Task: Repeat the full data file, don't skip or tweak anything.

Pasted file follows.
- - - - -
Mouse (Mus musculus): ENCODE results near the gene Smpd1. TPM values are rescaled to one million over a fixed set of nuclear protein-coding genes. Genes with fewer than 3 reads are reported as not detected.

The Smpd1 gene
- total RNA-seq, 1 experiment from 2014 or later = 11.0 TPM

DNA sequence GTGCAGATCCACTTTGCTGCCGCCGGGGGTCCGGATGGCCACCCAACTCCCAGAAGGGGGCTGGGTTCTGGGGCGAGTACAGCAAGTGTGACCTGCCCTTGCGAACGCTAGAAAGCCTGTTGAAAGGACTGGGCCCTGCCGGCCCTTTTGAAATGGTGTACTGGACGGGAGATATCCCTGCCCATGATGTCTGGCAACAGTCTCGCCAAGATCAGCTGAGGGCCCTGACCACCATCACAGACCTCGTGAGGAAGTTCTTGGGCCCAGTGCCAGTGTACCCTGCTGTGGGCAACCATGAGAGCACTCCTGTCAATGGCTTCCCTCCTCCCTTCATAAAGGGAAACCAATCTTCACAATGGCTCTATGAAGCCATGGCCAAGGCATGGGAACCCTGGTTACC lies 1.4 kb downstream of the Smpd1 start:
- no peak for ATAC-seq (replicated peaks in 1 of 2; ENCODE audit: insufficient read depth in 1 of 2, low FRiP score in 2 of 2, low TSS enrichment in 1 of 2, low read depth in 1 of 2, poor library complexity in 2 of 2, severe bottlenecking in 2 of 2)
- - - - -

Mouse (Mus musculus): ENCODE results near the gene Smpd1. TPM values are rescaled to one million over a fixed set of nuclear protein-coding genes. Genes with fewer than 3 reads are reported as not detected.

The Smpd1 gene
- total RNA-seq, 1 experiment from 2014 or later = 11.0 TPM

DNA sequence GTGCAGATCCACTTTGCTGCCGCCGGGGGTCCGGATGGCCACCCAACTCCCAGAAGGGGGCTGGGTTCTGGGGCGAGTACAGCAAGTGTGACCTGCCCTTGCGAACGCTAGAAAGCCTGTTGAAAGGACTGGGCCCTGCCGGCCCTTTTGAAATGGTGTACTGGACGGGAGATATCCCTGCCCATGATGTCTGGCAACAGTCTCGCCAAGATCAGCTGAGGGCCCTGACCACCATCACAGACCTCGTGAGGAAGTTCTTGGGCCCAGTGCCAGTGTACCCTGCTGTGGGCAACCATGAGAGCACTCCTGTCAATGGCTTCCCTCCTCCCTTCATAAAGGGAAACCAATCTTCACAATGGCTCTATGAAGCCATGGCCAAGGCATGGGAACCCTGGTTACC lies 1.4 kb downstream of the Smpd1 start:
- no peak for ATAC-seq (replicated peaks in 1 of 2; ENCODE audit: insufficient read depth in 1 of 2, low FRiP score in 2 of 2, low TSS enrichment in 1 of 2, low read depth in 1 of 2, poor library complexity in 2 of 2, severe bottlenecking in 2 of 2)